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Grooming (Parrots)

Parrots (and most birds in general) are clean animals who groom themselves as a matter of routine each day. You will often notice your pet preening his feathers—running his beak through them, cleaning and organizing them to keep them in good condition. In fact, birds are so vigilant in their grooming habits that it’s often a sign of ill health if your pet’s feathers look dirty or disheveled.

However, preening alone doesn’t get your parrot perfectly clean. You will still need to offer him regular baths, help him through his molts, keep his nails trimmed, and clip his wings (if you choose to do so).


Parrots need to bathe regularly to keep their feathers clean and their skin moist. Most will happily bathe themselves if provided with a shallow dish filled with clean water. The dish should be shallow and difficult to tip over and should contain about 1 inch (2.5 cm) of tepid water. Never use soap, shampoo, or other detergents to bathe your bird—he only needs clean, fresh water. If you’d like, you can occasionally bathe your bird in the kitchen sink or even in the shower (as long as you provide a sturdy shower perch supported by suction cups).

Your bird will dry on his own, but you can also provide him with a spotlight lamp (ideally, one intended specifically for birds or reptiles) that will warm him as he preens himself after his bath. Don’t use a blow dryer on your parrot—some dryers have nonstick coating on the heating coils, and this coating emits an odorless fume that can be very dangerous for a bird.


When birds molt, they shed their old feathers (which become ragged and less useful over time) to allow new ones to grow. Molting can occur as often as once or twice a year and can last for weeks or even months until the new feathers have fully emerged.
This experience is stressful for a parrot because the emerging feathers may cause discomfort or pain. However, you can help your bird through his molting process by performing the following tasks:

  • Mist your bird: Frequently misting your parrot with warm water helps soften the new feathers and lessen the discomfort they cause. Only mist your bird during the day and in temperate weather so that he has time to dry before evening.
  • Observe him carefully: Keep an eye on your parrot’s feathers during molting; look for bald patches on the body or places where the feathers have become so thin that you can see his skin. If he exhibits either of these conditions, take him to the vet.
  • Tend to broken or injured feathers: New feathers that get damaged or broken tend to bleed—especially on the wing feathers of a clipped bird. If this happens, pull the feather straight out from the root with one quick motion, which should stop the bleeding immediately.

Nail Care

A parrot’s nails grow constantly, just as a human’s do, so it will be necessary to clip his nails at least three or four times a year. You can reduce the number of clippings necessary by providing a perch made of concrete, sand, or a similarly rough material in his cage, which will help file down his nails.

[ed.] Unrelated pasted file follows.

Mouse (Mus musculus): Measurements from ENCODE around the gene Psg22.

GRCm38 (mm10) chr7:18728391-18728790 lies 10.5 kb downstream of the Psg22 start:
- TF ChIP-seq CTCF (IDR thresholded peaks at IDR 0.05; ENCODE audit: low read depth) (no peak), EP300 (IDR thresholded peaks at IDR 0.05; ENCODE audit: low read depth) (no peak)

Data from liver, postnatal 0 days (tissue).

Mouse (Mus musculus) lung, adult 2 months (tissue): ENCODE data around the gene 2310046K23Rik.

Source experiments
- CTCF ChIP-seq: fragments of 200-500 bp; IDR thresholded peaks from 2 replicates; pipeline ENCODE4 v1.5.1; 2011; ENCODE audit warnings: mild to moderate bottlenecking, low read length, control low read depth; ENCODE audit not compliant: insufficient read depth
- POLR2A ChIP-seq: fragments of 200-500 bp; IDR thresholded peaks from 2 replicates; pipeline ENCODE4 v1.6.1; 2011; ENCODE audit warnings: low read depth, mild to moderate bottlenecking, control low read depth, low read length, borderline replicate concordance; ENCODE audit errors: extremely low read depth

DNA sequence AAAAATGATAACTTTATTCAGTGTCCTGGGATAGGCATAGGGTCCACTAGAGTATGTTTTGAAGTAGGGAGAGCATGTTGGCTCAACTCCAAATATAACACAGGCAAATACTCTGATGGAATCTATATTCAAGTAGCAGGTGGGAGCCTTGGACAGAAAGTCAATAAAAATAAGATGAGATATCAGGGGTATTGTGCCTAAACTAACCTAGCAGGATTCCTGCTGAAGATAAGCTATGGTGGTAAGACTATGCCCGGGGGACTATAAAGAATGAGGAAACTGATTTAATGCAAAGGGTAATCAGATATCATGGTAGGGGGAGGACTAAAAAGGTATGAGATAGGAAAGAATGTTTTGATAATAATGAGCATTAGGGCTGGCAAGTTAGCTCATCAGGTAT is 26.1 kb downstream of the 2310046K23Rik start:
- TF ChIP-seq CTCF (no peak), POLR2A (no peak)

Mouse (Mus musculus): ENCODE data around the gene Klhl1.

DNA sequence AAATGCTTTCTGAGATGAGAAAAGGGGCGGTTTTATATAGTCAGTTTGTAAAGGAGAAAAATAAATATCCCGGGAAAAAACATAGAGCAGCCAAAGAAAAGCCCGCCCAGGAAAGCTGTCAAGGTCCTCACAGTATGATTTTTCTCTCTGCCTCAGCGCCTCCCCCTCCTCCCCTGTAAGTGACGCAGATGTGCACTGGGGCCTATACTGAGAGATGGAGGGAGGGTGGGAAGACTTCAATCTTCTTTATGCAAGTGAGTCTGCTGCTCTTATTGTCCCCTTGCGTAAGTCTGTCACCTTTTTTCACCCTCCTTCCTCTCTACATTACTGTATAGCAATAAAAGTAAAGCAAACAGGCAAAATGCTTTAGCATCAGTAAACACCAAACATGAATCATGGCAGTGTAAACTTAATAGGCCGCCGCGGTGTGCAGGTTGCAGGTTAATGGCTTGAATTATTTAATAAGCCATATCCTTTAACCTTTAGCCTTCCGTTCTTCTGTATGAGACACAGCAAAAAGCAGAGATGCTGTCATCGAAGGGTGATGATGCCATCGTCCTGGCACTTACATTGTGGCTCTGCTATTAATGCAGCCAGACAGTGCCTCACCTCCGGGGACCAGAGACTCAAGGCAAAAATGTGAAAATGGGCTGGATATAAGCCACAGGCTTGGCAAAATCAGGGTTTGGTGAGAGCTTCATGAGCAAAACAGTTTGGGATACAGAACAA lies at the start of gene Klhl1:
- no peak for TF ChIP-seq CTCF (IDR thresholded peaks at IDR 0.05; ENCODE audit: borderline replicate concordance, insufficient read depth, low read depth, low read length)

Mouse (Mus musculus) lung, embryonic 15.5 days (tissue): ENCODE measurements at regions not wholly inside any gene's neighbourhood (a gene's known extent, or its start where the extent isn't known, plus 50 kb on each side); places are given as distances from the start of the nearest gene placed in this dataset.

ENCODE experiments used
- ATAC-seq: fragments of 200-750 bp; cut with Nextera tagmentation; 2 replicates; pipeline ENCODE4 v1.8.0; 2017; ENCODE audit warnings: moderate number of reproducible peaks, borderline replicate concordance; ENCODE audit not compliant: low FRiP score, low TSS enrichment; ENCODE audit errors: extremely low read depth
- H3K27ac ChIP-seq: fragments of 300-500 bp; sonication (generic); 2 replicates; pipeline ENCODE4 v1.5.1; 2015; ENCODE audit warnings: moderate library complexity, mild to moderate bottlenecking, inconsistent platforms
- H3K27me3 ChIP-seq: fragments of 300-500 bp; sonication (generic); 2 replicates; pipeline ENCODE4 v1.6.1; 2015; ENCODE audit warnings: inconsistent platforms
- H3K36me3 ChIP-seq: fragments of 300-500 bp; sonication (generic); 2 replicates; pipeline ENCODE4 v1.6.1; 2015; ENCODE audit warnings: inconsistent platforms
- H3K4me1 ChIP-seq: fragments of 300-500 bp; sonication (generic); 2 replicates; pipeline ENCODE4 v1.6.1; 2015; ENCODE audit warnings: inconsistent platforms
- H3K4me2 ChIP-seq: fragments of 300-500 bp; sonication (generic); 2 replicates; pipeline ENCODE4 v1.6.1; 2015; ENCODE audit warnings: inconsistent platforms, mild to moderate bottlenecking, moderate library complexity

If you don’t feel comfortable cutting your bird’s nails yourself, you can take him to a veterinarian or a local bird shop that performs grooming tasks. If you’d like to do it yourself, you’ll need two things: a small nail trimmer designed for humans and styptic powder or gel to stop the bleeding if you cut the nail too close to the quick (blood supply).

You may need help from another person to trim your parrot’s nails so that one of you can hold him properly and the other can trim the nails. Or you can try to clip just one nail a day when your parrot isn’t expecting it—this will prevent him from becoming stressed by the experience but will drag the process out over several days. Only cut a small amount at a time to avoid cutting the quick. If you accidentally cut it, apply styptic powder or gel to stop the bleeding.

Wing Clipping

To prevent a parrot from flying very high or very far, some owners trim the lower half of the primary flight feathers (the first ten feathers from the outside of the wing). The procedure is painless and common among pet bird owners but is also subject to debate among others, as there is evidence that wing clipping can frustrate a parrot and even result in some health problems if he isn’t active enough in his daily life following the clip.

To Clip or not to Clip
When a parrot loses his ability to fly due to clipping, it can result in neurotic behavior, such as self-mutilation. However, clipping your bird’s wings may be vital for his safety—a free-flighted bird is more prone to injury or escape.

The decision to clip your bird’s wings is yours to make. If you do clip your parrot, give him plenty of attention and exercise outside of the cage. You should also provide a particularly large enclosure—anything you can do to create the sense of freedom he would normally experience through flight will be beneficial.

If you don’t clip your bird, you must thoroughly pet-proof your home. Make sure that there is absolutely no way for your parrot to escape or injure himself, and never allow him outside of his cage unsupervised.